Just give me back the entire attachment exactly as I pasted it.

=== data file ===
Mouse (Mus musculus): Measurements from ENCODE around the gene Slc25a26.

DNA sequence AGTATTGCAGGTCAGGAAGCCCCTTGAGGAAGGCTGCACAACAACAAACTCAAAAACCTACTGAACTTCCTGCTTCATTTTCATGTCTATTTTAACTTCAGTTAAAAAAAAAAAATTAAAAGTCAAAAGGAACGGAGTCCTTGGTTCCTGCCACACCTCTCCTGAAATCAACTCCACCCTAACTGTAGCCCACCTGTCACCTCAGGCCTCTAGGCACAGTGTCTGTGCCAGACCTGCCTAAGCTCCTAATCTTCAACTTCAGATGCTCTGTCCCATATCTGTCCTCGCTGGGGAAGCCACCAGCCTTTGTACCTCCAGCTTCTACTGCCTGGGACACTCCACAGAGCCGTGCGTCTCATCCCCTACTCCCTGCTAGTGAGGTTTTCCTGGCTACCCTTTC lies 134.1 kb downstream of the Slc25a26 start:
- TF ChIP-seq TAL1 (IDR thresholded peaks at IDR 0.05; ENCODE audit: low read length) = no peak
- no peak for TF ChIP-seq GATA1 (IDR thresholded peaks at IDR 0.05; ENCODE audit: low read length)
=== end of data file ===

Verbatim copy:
Mouse (Mus musculus): Measurements from ENCODE around the gene Slc25a26.

DNA sequence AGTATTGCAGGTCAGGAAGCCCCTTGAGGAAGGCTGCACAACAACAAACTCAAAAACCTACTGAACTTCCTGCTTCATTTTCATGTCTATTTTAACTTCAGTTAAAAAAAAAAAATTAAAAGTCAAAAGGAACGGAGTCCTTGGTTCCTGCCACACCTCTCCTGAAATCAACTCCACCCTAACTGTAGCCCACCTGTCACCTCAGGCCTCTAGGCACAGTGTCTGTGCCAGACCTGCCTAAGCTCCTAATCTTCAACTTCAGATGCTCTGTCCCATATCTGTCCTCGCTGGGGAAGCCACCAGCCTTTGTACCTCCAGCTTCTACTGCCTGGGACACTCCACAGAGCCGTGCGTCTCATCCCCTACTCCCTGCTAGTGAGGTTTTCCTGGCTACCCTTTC lies 134.1 kb downstream of the Slc25a26 start:
- TF ChIP-seq TAL1 (IDR thresholded peaks at IDR 0.05; ENCODE audit: low read length) = no peak
- no peak for TF ChIP-seq GATA1 (IDR thresholded peaks at IDR 0.05; ENCODE audit: low read length)